The Tories like to spin the myth that cuts in welfare only affect 'scroungers' and the 'work shy'.  Yet this is not so.  Mr Cameron is happy for many to work with zero hours contracts.  He himself would not wish to work on such a basis.  Yet he will do nothing to stop the exploitation of others.  No wonder these business bosses support the Tories.  Miliband is right to push for regulation of zero-hour contracts.  The counter argument that some people benefit from them is disingenuous as the majority do not and have currently no choice.  Cameron talks of creating 'real' jobs. Real jobs have real wages and proper contracts. 

I don't normally give a party political opinion on this blog.  This is an exception. And it is and exception driven by the unbalanced intervention of these 'business bosses'.  I have advice for them.  It isn't business bosses that decide the outcome of the election. It is the voters, and voters should take a balanced look at the impact of 'austerity'.  They should consider the impact on the poorest and not simply the wealthiest.  It is no the business bosses who are 'wealth creators'; it is hard working people.  This does not dismiss the contribution entrepreneurs make, but they are only one factor in judging a successful economy.  A successful economy must be judged not solely on profits, not solely on number of jobs or on growth, but on how well all benefit from it.  

A 'successful economy' doesn't automatically trickle down to the poorest.  Indeed without regulation it almost certainly will not.  This is why it took years of struggle to improve pay and working conditions. That is why unions exist. That is the balance.  Free market capitalism isn't inherently beneficent. 

That is why the choice exists in politics. The choice isn't between profligate spending and cuts. It is about social responsibility and how best we meet it.  It is about how best we share.  How best we distribute the benefits of growth. It is about how best we can give all our children opportunities to gain the skills necessary for life and decent jobs.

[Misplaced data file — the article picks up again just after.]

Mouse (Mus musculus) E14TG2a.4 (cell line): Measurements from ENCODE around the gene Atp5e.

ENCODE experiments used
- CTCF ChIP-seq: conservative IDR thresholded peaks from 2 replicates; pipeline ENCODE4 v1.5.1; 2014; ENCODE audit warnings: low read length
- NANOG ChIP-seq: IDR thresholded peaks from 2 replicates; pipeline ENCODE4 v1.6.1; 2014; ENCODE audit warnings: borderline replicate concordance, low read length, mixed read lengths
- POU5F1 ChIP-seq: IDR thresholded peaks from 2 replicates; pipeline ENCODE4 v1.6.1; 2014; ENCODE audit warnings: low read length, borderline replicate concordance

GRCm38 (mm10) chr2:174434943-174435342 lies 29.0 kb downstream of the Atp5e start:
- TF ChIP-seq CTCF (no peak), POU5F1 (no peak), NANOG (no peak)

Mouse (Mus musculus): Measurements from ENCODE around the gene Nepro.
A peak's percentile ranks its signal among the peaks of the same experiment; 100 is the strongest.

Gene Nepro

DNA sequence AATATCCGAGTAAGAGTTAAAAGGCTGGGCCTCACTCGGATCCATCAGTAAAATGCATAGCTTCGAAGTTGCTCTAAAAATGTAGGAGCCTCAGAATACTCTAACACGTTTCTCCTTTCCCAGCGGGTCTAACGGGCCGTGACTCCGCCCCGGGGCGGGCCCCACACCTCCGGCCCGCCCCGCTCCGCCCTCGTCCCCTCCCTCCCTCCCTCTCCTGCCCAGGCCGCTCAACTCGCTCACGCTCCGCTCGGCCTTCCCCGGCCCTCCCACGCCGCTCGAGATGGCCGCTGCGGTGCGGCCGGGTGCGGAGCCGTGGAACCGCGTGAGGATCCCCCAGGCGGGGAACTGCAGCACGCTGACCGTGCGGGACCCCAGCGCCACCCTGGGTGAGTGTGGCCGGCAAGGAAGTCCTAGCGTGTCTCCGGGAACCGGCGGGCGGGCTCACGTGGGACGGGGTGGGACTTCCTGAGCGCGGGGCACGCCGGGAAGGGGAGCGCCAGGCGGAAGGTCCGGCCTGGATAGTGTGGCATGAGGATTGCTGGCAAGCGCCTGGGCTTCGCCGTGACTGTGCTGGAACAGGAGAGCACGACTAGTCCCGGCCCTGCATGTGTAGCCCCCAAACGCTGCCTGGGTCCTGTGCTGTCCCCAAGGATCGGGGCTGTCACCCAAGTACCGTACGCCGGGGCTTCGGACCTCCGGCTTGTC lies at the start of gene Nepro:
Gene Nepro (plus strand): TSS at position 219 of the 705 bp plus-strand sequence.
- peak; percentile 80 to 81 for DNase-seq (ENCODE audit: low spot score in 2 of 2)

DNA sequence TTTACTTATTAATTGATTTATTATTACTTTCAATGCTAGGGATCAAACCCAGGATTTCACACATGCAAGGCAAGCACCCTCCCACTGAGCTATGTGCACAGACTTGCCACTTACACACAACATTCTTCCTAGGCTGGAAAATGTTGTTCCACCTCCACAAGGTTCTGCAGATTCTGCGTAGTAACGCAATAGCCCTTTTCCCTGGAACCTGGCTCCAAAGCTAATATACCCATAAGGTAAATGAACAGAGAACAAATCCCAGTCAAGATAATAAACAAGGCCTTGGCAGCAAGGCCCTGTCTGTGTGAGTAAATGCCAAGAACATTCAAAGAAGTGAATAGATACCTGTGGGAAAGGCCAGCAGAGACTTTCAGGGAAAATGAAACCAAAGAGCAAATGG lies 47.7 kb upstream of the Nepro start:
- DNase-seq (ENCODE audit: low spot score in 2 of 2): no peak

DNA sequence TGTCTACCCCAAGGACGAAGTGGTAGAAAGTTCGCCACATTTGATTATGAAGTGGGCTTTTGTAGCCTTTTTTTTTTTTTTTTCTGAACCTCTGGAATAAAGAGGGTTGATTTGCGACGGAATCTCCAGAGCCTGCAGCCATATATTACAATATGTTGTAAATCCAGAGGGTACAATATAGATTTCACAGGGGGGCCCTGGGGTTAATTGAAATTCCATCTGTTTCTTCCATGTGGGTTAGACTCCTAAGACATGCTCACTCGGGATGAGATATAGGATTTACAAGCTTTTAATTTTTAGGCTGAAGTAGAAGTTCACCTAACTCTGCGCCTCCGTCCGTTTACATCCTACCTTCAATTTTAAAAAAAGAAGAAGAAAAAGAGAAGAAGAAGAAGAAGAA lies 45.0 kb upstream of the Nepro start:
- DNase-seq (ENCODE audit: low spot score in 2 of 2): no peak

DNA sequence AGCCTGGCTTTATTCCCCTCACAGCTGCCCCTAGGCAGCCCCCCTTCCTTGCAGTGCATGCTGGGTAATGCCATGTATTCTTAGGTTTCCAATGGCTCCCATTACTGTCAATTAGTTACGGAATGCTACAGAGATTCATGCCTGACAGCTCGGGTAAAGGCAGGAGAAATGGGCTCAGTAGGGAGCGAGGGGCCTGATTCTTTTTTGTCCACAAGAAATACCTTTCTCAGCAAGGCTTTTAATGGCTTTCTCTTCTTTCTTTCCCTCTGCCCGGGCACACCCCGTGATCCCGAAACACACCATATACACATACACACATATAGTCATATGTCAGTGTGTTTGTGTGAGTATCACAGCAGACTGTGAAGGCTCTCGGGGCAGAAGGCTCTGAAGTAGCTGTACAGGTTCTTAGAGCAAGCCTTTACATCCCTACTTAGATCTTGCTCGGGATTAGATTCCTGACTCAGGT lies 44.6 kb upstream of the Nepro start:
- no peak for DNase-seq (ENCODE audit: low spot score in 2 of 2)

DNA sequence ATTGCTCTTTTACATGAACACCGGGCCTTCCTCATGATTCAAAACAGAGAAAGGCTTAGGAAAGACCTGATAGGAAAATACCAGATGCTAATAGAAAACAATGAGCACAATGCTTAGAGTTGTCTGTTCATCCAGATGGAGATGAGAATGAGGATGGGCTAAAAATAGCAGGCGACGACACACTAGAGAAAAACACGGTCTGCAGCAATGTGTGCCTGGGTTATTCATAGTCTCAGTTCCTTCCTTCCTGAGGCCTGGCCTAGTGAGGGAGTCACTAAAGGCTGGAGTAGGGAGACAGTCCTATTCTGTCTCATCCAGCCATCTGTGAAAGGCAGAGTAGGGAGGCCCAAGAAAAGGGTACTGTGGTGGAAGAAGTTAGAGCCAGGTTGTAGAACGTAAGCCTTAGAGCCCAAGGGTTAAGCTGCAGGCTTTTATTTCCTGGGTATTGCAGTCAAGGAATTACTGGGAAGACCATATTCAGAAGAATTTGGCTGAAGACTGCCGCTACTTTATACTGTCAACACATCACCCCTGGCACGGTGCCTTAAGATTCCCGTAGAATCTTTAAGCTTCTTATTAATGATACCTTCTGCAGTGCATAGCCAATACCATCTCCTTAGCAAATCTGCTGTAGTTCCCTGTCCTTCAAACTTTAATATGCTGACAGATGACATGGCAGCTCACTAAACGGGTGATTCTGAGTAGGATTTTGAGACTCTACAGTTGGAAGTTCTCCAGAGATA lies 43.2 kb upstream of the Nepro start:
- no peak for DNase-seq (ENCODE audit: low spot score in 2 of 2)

The Tories peddle a set of myths on welfare and not least of these is that somehow it can be cut without pain.  They peddle myths about 'efficiency' as if it can be easily identified and cut. It can't. When they boast of taking £20 billion out of the NHS in 'efficiency' savings they are talking about cuts.  Mr Cameron in the TV 'debate' said as much again in response to Miliband. The NHS didn't not fall apart for no reason.  It fell apart because  funding was reduced.  Mr Cameron says in reply that funding increased.  Yes it did by 0.9% per year on average.  That is the worst record of any government in decades.   It is the lowest average annual change of any parliament, contrasting with average annual increases of 5.7 per cent under the Labour administrations between 1997 and 2009. 

The problems of the NHS are not caused substantially by inefficiencies.  They are caused by increased burdens due to massive cuts in social welfare at a time when the government have introduced complex reorganisation and 'efficiency cuts'.   That is the bottom line.  

Who would I trust with the NHS?  I would trust a party with at least a record of improvement. I would not trust a party that has broken every pledge they made on protecting the NHS.  The party I trust on that basis is not the Conservative party and that is why I will not be voting for them.